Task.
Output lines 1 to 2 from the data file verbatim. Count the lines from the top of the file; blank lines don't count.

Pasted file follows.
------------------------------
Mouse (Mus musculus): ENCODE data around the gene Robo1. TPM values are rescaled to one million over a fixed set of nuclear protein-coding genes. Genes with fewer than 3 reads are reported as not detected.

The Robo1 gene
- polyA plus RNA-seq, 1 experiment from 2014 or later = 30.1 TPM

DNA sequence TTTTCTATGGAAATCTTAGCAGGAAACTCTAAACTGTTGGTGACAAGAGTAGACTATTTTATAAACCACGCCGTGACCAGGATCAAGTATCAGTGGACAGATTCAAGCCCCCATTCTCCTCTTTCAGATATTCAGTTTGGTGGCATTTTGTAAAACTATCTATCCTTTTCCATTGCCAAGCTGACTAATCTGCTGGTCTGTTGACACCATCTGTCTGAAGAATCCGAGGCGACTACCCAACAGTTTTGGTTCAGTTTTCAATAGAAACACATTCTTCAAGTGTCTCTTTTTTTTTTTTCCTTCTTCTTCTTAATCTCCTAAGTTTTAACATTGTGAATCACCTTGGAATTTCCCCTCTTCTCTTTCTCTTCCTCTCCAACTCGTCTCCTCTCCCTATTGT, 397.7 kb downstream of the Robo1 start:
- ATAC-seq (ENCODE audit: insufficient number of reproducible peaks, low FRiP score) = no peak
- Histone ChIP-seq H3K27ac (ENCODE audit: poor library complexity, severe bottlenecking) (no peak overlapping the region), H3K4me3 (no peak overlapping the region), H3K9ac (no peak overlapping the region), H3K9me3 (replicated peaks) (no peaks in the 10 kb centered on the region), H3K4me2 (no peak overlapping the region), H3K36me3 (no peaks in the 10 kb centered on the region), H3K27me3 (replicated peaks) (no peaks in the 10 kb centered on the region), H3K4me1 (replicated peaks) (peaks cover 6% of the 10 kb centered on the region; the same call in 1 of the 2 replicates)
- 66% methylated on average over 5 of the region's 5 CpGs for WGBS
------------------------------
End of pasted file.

Mouse (Mus musculus): ENCODE data around the gene Robo1. TPM values are rescaled to one million over a fixed set of nuclear protein-coding genes. Genes with fewer than 3 reads are reported as not detected.

The Robo1 gene